The following insights can help managers, commissioners, stakeholders and staff start the workshop on what excellence can mean in their local situation and to start the process of its recognition and promotion.
A theme that struck a chord with workshop participants was that excellence is an experience and that “you know it when you see it”. Put another way, it was felt and seen in the actual present, defying being pinned down in organisational policy and targets other than in an abstract sense.
To enable excellence to have contextual meaning it is important for staff, managers and others to talk through what it means in practice. As a framework this might practically mean working as a group to:
- Describe the pathway, either in words or as a chart. The purpose of this is to jointly understand the range and scale of interactions that a client may come face to face with. The pathway should highlight who clients come into contact with, where and how and what the experience of this journey might be like for people using services.
- This can then be used as a basis to understand with those users, staff, managers and purchasers what excellence means in these local interactions, by developing stories that all in the room can relate to. Early on there may be some reluctance for different groups to work on this together; this needs to be understood, but the process should not be forced.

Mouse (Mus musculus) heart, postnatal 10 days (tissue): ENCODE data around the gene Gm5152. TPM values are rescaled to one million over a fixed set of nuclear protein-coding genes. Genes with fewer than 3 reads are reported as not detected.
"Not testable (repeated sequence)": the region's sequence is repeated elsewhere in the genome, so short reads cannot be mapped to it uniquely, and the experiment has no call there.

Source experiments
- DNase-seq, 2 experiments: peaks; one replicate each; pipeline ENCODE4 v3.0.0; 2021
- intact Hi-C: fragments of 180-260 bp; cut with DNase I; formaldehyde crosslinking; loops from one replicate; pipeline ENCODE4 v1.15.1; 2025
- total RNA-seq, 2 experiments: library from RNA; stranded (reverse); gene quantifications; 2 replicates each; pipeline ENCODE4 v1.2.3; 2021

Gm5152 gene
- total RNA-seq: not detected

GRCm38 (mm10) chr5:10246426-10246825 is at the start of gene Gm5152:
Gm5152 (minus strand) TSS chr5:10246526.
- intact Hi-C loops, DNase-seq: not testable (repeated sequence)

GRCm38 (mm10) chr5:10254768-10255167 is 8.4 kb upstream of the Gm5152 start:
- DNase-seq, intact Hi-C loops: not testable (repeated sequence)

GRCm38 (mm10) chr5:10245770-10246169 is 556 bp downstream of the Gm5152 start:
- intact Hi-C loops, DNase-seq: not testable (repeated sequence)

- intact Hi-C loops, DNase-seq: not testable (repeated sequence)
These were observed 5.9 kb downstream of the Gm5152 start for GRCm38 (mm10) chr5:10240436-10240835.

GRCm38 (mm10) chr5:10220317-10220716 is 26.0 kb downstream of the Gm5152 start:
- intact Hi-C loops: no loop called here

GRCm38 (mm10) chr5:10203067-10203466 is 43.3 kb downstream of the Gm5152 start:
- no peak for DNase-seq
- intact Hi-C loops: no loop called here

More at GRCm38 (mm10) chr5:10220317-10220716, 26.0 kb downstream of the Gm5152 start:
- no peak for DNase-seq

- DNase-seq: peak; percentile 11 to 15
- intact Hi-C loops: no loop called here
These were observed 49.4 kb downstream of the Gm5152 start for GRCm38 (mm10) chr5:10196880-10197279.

- With this understanding very local definitions can be worked on, including how they are to be brought to life.
It is the process of going through this that is important, rather than just the formal output. Therefore, instead of something that is done once, it should be repeated and participants encouraged to explore excellence with anecdotes and narratives about their day to day activity, to explore what went well and what didn’t.
In addition, this process should be built on to discuss how excellence was recognised and rewarded, in other words to focus on how the cycle of improvement was promoted and enforced.
This is a dialogue, a negotiation and a conversation, not a one-off and episodic event.
The provision of broad external requirements, for example commissioning specifications and outcomes, legal standards, and industry practice supports this process, but in itself is not adequate.